Believing that “black is beautiful,” an important mantra of self-acceptance and self-love, could pay major dividends in school, a new study finds.
An article in the Journal of Blacks in Higher Education focuses on a new study from Sheretta Butler-Barnes, a professor at Washington University in St. Louis, which finds that young black women with “strong racial identity” are more likely to be academically engaged, curious and persistent.
The survey looked at 733 black middle and high school girls in “three socio-economically school districts in the Midwest,” according to the JBHE.
The study, “Promoting Resilience Among African American Girls: Racial Identity as a Protective Factor,” was published on the Child Development journal website and found that feeling positive about being black, along with feeling supported by their schools, correlated with the girls’ greater academic motivation.
Researchers also found that feeling good about your racial identity could act as a buffer for students in “hostile or negative” academic environments.
“Persons of color who have unhealthy racial identity beliefs tend to perform lower in school and have more symptoms of depression,” Butler-Barnes noted.
“We found that feeling positive about being Black, and feeling support and belonging at school, may be especially important for African-American girls’ classroom engagement and curiosity,” Butler-Barnes added. “Feeling connected to the school may also work together with racial identity attitudes to improve academic outcomes.”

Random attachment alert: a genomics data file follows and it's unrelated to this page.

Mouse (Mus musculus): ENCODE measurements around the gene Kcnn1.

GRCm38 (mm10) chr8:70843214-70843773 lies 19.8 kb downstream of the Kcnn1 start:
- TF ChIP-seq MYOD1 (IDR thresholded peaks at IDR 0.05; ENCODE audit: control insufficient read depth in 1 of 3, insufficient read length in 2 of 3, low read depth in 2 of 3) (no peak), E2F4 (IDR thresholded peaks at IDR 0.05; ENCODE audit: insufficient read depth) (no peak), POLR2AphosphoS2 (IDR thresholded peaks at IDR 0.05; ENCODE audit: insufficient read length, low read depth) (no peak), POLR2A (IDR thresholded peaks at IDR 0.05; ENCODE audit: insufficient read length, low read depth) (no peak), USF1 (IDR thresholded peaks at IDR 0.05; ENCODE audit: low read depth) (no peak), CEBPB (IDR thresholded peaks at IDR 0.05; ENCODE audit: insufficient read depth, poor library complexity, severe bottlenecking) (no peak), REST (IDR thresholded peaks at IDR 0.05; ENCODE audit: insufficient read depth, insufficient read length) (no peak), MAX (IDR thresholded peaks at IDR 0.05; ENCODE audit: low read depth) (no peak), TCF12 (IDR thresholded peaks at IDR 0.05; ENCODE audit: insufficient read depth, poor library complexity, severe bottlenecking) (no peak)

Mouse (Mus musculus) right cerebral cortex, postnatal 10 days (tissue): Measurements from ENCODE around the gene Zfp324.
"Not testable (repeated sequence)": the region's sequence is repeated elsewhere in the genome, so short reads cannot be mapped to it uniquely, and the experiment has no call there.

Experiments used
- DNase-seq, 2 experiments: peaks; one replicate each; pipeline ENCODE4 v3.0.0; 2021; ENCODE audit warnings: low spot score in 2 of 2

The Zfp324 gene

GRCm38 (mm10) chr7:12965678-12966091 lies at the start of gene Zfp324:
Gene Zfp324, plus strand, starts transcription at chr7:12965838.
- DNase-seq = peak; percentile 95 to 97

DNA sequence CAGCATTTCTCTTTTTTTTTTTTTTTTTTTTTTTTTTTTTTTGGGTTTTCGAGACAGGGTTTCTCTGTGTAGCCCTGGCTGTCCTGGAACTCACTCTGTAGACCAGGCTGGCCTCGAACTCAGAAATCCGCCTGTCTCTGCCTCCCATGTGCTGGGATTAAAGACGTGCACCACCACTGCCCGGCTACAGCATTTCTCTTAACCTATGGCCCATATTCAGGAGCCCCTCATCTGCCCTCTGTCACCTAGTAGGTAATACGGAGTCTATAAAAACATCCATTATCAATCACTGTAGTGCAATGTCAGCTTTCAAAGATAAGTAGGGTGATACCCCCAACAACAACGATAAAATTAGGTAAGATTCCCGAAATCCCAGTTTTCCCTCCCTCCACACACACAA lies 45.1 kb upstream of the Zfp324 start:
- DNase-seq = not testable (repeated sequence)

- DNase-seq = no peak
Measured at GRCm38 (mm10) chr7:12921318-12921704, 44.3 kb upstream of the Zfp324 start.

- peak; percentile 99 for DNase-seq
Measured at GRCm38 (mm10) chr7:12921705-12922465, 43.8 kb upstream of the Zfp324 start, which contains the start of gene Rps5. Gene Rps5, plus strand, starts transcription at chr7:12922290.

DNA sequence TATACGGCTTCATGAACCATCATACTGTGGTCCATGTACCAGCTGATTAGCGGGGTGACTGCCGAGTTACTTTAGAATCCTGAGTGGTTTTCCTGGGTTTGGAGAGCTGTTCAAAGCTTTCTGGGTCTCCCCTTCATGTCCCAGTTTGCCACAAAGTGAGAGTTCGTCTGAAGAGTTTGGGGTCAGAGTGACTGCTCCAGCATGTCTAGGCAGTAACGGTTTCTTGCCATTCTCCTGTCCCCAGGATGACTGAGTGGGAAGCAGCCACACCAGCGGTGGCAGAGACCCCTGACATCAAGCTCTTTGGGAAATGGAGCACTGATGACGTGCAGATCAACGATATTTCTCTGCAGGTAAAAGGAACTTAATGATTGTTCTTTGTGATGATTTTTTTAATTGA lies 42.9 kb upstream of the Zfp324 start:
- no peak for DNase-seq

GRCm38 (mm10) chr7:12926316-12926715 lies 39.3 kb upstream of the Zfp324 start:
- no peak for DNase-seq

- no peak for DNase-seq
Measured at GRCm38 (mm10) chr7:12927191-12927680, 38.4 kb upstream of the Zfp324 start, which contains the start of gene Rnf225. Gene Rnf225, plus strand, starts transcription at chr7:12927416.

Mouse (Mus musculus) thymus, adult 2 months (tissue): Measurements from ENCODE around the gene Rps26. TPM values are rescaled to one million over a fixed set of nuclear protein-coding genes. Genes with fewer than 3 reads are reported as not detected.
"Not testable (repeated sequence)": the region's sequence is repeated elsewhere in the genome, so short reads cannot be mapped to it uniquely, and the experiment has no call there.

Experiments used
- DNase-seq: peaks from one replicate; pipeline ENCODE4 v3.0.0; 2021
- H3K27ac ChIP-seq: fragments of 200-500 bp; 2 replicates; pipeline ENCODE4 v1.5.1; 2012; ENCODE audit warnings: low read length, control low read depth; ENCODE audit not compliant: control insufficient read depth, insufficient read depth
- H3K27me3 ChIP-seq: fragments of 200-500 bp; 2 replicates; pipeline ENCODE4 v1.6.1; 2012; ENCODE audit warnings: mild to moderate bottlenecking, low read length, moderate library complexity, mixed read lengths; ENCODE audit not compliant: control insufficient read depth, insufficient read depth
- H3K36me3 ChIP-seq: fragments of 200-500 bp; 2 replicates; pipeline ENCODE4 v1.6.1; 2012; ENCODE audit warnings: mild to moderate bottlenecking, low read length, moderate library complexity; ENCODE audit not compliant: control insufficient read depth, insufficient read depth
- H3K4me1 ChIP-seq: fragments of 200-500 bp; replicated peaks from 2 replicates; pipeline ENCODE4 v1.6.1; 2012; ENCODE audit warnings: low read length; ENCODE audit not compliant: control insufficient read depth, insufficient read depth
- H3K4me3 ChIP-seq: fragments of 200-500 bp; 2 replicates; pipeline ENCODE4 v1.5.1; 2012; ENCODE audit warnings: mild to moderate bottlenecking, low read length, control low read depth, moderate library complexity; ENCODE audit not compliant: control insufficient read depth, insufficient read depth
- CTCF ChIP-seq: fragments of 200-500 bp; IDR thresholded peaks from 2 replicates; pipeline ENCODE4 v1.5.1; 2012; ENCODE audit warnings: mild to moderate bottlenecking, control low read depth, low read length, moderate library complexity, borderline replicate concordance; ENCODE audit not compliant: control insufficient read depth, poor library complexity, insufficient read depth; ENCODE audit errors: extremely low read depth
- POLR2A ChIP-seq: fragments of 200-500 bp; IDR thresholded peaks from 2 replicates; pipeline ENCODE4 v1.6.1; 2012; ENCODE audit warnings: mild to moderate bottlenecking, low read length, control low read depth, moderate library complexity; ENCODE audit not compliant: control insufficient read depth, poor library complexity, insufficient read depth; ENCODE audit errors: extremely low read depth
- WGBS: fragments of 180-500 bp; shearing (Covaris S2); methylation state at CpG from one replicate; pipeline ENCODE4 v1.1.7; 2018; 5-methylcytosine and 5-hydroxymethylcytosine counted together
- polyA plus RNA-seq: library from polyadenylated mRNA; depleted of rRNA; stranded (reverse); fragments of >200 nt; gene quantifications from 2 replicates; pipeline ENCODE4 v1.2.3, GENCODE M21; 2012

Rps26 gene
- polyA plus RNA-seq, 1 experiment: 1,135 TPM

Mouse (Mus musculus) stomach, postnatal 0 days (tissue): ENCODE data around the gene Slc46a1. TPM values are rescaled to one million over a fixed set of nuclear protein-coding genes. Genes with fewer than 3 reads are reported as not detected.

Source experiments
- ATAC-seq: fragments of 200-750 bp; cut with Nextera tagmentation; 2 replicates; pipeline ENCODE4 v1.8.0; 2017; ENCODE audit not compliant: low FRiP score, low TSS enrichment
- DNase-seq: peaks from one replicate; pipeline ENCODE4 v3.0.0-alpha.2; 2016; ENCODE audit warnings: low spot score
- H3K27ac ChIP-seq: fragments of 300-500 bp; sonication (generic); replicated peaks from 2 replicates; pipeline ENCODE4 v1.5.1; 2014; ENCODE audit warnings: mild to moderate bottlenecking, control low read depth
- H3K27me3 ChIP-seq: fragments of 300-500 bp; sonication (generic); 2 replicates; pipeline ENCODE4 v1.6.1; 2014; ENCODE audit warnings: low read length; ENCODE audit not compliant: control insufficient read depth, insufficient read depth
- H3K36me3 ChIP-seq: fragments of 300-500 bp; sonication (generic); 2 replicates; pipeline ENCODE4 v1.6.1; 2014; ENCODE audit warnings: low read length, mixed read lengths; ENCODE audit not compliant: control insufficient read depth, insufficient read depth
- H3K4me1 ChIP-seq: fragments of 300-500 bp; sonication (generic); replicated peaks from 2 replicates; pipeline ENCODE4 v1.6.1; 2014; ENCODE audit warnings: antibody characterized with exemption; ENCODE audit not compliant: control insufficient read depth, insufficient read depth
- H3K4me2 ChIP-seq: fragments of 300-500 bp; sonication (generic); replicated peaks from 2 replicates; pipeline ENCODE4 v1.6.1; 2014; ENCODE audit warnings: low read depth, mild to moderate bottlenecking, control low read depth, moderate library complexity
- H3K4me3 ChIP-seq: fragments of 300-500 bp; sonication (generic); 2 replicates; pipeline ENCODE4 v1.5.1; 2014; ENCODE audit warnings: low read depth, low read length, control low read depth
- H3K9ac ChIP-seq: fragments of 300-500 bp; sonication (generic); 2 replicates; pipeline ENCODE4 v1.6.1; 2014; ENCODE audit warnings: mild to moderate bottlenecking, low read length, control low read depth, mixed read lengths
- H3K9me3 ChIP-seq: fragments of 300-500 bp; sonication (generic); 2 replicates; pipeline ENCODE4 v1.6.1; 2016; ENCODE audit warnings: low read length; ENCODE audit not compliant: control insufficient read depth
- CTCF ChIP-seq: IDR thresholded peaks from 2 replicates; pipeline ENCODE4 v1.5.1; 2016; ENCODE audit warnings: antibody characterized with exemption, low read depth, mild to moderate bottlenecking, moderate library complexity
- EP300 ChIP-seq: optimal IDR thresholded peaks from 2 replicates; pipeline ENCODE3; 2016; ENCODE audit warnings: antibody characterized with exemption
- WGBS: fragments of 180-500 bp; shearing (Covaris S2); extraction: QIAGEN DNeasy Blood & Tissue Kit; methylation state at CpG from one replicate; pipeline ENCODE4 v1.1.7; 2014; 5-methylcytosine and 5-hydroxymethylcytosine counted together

That study’s findings appear to support another recent study, from the University of Washington, which found that cultivating pride in black culture and identity led one group of girls at a Seattle-area middle school to express greater confidence. More than that, both the girls and their teachers reported a stronger connection to their school and greater involvement.
As the University of Washington website notes, the participants in the study took a 12-week course that combined mindfulness teachings with a cultural-enrichment curriculum. Not only did the girls identify more strongly with their black heritage, but their positive feelings toward other black people also increased significantly.
This cultural pride translated to stronger “humanist” beliefs among the girls—“a belief that they fit in with people of all races, that their racial heritage has value in society and that their race should not exclude them from being part of the larger community,”according to the UW website.
The study’s author, Janine Jones, who heads UW’s psychology program, notes that “there are a lot of girls who check out in school when they feel like they’re not seen, not understood or invested in by school personnel. There are a lot of negative perceptions of African-Americans, and the perception they receive is that it’s not a good thing to be black.”
Jones continued: “We may think it’s easier to avoid it than to address it. But if we start addressing oppression by countering it with the humanness of who these kids are, we’re more likely to keep them engaged and feeling a sense of belonging.”